Participatory Digital Archives

I’m thinking most right now about ways to invite and encourage the creation of oral histories and other documentary records for the archives by a huge variety of participants while maintaining rigorous professional and scholarly standards in my institution’s practices. ┬áIn other words:

How do we strike a balance between making participation appealing and simple while maintaining quality control over the records we’re collecting?

I would really enjoy learning more about the ways other THATCampers have mobilized participants new to oral history and digital archives to produce wonderful contributions.

About natalie.milbrodt

Twitter: @natalie_milbrodt
I graduated from Michigan State University with a BA in Interdisciplinary Humanities and a Specialization in Film Studies. For the next decade, I worked in Detroit and New York City as a filmmaker and as a content developer for an interactive exhibit firm specializing in experiential design. I developed the Queens Memory Project digital archives as an MLIS graduate student in 2010 on behalf of the Department of Special Collections and Archives at Queens College and the Archives at Queens Library. This oral history-based digital archives came out of my interest in the challenging art of interviewing and my desire to create a stronger relationship between the people of Queens and our public archives. The project has recently become a paid position and now I face the exciting challenge of further incorporating the project into its partner institutions' regular operations. All posts by natalie.milbrodt →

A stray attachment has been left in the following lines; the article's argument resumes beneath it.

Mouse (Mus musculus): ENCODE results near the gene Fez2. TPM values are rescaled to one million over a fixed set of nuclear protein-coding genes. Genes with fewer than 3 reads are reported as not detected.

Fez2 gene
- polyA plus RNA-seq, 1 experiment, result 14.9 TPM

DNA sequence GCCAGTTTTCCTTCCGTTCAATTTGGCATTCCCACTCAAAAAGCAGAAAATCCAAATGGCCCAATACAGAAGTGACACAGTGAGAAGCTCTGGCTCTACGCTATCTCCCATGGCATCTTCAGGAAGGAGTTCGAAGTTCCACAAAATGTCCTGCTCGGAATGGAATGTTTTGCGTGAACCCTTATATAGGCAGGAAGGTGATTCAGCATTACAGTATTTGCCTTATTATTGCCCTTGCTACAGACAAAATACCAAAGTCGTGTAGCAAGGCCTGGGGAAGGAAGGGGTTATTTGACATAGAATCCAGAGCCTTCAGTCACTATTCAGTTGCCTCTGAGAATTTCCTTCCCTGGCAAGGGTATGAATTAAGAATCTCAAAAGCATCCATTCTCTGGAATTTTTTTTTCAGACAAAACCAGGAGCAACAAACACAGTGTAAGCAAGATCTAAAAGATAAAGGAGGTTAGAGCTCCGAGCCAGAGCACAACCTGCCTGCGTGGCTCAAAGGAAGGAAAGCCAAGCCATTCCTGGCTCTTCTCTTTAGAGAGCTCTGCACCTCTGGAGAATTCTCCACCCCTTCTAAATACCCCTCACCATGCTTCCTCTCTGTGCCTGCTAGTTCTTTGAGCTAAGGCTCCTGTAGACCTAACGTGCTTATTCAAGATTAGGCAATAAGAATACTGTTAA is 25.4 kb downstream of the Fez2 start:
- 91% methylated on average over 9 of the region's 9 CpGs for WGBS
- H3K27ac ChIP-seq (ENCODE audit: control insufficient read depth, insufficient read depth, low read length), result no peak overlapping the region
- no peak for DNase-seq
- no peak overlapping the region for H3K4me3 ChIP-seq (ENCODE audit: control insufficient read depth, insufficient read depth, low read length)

One Response to Participatory Digital Archives

  1. Lauren says:

    Natalie, great questions, I’m looking forward to this discussion tomorrow. In our program, it feels like we can create double the work for ourselves curating “crowd sourced” content, in order to provide standardized output. Struggling with this as well for the SAA oral histories.